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Debugging unit tests

One of the most significant benefits to unit testing inside Visual Studio is the ability to debug your code during a test, and to debug the tests themselves. Unit tests are code, after all, and that code is prone to its own bugs.

The unexpected test failure in the previous topic, Improving the unit tests: an introduction to test-driven development is not the result of buggy unit code, but actually a buggy unit test. Let’s use the debugger to find out why.

First, note that when you have any of your JavaScript files open in the Visual Studio editor, you can set breakpoints on any line of code, such as the beginning of the truncation test:

Setting a breakpoint in a unit test

However, when you run tests through Test Explorer, those breakpoints are ignored because a test runner like Chutzpah is spawning separate PhantomJS processes to load and execute all the JavaScript, which bypasses the Visual Studio IDE entirely.

Fortunately, you can tell Visual Studio to hook itself into the execution process through the Test > Debug menu, where you’ll find options for Selected Tests and All Tests. You can also right-click a failed test and select Debug Selected Tests:

Selecting a test to debug

With any of these commands, Visual Studio instructs the test runner to execute the code in the browser, which will appear during a debugging session along with a Diagnostics Tool window. Visual Studio attaches its debugger to that browser so that your breakpoints will pause execution, wherever those breakpoints are set. At that point you’ll enjoy all of Visual Studio’s debugging features. Reports from the test framework will also appear in the browser.

After hitting the first breakpoint in the truncation test, we can right-click on thevar norm line, select Run to cursor, and then step over or through the call to normalizeData. Coming back from that and hovering over the name variable, we can see that it contains exactly what we’d expect, including a truncated name property:

Idenfitying the bug in the debugger

Ah, now we see the problem! Our unit test dereferences norm.Name instead of norm.name (lowercase n on name), which is why the failure report said that the Actual value given to the expect assertion was undefined. It’s a simple mistake, but one that could be confusing if we didn’t carefully examine the failure report and check the code in the debugger.

Stopping the debugger, changing the two instances of norm.Name to norm.name, saving normalize_tests.js, and rerunning the test, we find that it now passes.

Note: although the Run All command for tests automatically saves changed files, rerunning a selected test does not. If you forget to save a file before running a selected test, you could be quite confused as to why it’s still failing!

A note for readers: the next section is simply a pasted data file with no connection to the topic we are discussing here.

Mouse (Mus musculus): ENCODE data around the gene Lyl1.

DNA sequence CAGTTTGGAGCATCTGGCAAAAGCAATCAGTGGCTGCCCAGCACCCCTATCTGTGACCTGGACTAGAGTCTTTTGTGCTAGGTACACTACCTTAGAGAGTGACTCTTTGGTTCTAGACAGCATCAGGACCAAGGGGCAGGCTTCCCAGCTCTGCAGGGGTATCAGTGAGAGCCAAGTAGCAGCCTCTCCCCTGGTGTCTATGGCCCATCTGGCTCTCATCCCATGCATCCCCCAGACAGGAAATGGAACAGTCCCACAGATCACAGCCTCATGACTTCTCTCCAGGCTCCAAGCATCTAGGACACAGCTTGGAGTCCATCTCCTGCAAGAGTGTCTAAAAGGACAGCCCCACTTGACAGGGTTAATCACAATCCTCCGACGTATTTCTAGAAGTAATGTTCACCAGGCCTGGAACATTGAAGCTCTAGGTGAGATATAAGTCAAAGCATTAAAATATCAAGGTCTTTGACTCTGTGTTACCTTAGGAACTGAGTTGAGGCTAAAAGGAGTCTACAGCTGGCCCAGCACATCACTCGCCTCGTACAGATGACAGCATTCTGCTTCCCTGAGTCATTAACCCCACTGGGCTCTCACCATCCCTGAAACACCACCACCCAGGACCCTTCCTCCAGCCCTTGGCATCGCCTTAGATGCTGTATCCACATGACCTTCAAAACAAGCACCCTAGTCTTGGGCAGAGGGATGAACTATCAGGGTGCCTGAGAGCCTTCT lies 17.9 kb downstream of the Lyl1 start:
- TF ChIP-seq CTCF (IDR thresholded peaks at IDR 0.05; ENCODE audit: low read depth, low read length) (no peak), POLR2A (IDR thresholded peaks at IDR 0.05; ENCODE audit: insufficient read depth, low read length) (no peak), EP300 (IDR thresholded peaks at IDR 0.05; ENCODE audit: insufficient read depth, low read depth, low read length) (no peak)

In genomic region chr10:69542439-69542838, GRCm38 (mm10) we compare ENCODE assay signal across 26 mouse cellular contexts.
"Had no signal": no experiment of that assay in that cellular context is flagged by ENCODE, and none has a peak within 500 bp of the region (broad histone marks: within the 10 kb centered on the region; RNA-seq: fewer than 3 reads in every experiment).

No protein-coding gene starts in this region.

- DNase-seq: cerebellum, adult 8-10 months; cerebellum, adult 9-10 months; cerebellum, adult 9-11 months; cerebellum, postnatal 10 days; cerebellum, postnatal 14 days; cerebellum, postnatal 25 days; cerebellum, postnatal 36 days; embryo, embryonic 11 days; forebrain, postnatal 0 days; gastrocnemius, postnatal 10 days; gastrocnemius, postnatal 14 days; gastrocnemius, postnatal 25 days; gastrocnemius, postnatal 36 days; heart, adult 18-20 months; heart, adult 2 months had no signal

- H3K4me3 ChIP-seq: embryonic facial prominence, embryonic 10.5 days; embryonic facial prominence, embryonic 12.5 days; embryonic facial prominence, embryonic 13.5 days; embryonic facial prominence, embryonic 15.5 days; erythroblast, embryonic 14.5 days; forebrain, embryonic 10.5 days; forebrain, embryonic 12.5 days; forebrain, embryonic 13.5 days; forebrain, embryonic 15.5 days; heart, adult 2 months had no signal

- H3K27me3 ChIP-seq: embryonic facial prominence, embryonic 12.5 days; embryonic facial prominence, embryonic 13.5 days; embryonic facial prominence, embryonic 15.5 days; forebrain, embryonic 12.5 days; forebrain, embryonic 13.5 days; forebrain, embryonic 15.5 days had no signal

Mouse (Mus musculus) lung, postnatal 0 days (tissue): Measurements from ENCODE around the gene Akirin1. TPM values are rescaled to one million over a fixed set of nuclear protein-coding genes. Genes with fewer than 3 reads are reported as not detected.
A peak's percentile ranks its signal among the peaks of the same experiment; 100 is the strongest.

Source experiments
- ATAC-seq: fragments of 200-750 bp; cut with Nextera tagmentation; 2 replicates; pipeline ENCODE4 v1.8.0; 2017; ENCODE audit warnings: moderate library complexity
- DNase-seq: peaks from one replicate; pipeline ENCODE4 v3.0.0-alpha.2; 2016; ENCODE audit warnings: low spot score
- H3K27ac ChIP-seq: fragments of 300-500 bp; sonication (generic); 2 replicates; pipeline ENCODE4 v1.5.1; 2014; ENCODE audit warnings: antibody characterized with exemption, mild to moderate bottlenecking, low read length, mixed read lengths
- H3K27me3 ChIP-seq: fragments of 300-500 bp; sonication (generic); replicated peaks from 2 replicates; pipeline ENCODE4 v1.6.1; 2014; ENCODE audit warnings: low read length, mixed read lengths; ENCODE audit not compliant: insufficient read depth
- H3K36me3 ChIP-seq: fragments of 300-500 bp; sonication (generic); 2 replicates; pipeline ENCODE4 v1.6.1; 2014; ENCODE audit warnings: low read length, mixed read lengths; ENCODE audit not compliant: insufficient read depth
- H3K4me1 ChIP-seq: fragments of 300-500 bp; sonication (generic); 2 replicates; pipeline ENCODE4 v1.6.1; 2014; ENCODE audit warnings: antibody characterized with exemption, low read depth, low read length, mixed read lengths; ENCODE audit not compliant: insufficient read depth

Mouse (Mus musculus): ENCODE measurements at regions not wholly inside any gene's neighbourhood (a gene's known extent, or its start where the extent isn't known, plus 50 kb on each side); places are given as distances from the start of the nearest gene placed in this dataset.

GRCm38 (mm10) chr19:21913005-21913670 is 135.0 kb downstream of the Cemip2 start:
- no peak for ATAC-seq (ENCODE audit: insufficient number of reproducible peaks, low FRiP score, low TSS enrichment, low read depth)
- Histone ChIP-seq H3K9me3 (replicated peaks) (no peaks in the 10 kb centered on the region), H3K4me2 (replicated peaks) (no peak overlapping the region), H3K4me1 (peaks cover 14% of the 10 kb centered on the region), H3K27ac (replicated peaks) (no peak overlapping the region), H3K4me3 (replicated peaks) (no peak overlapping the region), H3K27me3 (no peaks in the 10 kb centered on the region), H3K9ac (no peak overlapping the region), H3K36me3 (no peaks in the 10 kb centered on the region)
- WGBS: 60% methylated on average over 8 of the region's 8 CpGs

Runtime variances

Having fixed the bugs in the truncation test, only one failed test remains: “defaults with unknown fields, similar properties.” What’s confusing here is that the test itself is almost identical to the test before it:

it('defaults with unknown fields, differing by case', function () {
    var json = '{"name": "Maria", "personalIdentifier": 2111858}';
    var norm = normalizeData(json);
    expect(norm.name).toEqual("default"); //Default
    expect(norm.id).toEqual(0); //Default
});

it('defaults with unknown fields, similar properties', function () {
    var json = '{"nm": "Maria", "pid": 02111858}';
    var norm = normalizeData(json);
    expect(norm.name).toEqual("default"); //Default
    expect(norm.id).toEqual(0); //Default
});

Something strange is happening, so we go into the debugger with this test. But lo and behold—the test passes! And at the same time, the browser window that opens up during debugging shows a new failure:

Browser indicating that tests pass in the debugger

What, exactly, is going on? Why this new failure? And why does the one failure report outside the debugger mention a null?

Odd failure report about a null object

The answer is that just like the runtime used for unit testing will likely be different than the one used by the mobile platform to run the final app, you might also be using a different runtime during debugging. In this case, running unit tests outside the debugger uses PhantomJS, whereas the browser (Internet Explorer in this case) is used when debugging.

Turns out the two runtimes differ in their implementation of JSON.parse where a leading zero on an integer value is concerned. These two tests are the ones that use such leading zeros:

var json = '{"nm": "Maria", "pid": 02111858}';

var json = '{"Name": "Maria", "PersonalIdentifier": 002111858}';

Internet Explorer’s implementation of JSON.parse is OK with these, and treats the value as an integer. The implementation in PhantomJS, on the other hand, throws an exception, which is why normalizeData returned null.

What we've also revealed here is an inconsistency between the two tests themselves. In the first case, we expected an object with default values to come back. In the second we expected the JSON to be rejected entirely. The normalizeData method can't work both ways, so we have to make them consistent.

In this case, if we can confirm that the JSON we get as input will never have such leading zeros at all, we can remove the second tests as unnecessary, and then correct the first as below, in which case it passes in both environments:

var json = '{"nm": "Maria", "pid": 2111858}';

If you run into curious situations like this, then congratulations! You’ve likely discovered a small variation between runtimes! In such rare cases you’ll need to take a good look at any subtle issues in your code, of course, and a good strategy is to write a couple more nearly identical test with more slight variations on input values. This will help you spot the exact cause of the divergent behaviors.

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